- compliance of the facilities with GMPs and standard operating procedures;
- whether activities do not exceed the limits set by the authorization and do not differ from those activities which are authorized;
- performance of validation analysis of the manufacturing processes and systems involved.
12. Are manufacturing facilities open for inspection by foreign inspectors or third-party inspectors as authorized by the FDA/EMA?
There are no specific regulations on this matter.
13. What are the requirements for storage, packaging, and handling of medicines and devices and their constituent components?
Despite the fact that there are no specific regulations regarding all storage, warehousing and packaging requirements of pharmaceutical products, Decree 521/984 sets forth the facilities’ requirements of public or private industrial establishments. The Decree clarifies that such requirements should be deemed to be generic and minimum and that other conditions for approval of facilities and operations of establishments may be determined. Likewise, Uruguay adopted through Decree 440/016 the Good Manufacturing Practices for Pharmaceutical Products, Report 37 of the World Health Organization, so such guidelines would also be applicable.
In this sense, establishments must operate in facilities built with adequate materials and located in such a way that they allow for adequate operability, easy cleaning, maintenance and flow of materials.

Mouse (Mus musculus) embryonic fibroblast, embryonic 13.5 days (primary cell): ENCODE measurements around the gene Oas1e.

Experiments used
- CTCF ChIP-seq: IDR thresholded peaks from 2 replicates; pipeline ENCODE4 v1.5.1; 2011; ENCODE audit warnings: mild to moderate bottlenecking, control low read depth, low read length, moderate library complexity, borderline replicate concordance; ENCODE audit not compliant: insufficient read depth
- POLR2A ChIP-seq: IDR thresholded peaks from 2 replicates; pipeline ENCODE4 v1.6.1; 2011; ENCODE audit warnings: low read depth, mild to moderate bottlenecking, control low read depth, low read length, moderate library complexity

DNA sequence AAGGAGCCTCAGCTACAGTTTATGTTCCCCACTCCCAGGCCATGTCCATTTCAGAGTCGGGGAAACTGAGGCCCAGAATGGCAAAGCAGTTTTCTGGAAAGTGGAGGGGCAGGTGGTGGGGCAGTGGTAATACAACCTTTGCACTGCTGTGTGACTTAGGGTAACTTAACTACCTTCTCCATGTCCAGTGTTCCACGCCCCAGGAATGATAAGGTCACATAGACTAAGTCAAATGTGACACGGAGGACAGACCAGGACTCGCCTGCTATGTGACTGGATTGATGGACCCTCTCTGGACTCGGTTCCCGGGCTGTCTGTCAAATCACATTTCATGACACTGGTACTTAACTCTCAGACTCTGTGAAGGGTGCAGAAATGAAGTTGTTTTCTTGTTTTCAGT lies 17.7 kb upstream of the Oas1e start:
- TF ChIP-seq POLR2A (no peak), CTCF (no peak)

They should be connected to the public water supply network and/or have a personal water supply source regularly analyzed and approved in accordance with regulations on potable water. They should have water storage tanks as well as the necessary equipment to ensure the water quantities to be used in the manufacturing of pharmaceutical products, and analysis and tests made should be documented.
Walls should be tiled, oil-based epoxy painted or similar up to two meters height, angles should be sanitary and convex. Surfaces of warehouses and other facilities not assigned to manufacturing should be capable of being bleached.
Paving or other cladding of the floor should be solid and flat and slippery so as to make cleaning easy.
In those places in which operations may cause floor moisture, there should be adequate sewers or drains.
Facilities must count with adequate space for the installation of the necessary equipment and tools.
Facilities must have and ensure: a) direct access to public streets; b) adequate ventilation and lighting; c) equipment for the control of physical and biological conditions when required for manufacturing; d) adequate water filtration in manufacturing areas when necessary; e) extraction systems close to dusty operations which eliminate all contamination risks; f) separate operating systems for the handling of highly active allergenic substances.
Facilities must have sewage, entry, storage and fluid distribution conditions, elimination of waste products which ensure hygiene and avoid the risk of product, personnel and environmental contamination.
Industrial establishments using laboratory animals must have adequate accommodation and space, separate from manufacturing and storage areas.
If within one same establishment tasks other than the manufacturing of drugs are undertaken, these tasks must be performed in such a way as to avoid cross-contamination. Administration, storage and sale of products and personnel’s break spaces must be separated and isolated from manufacturing places.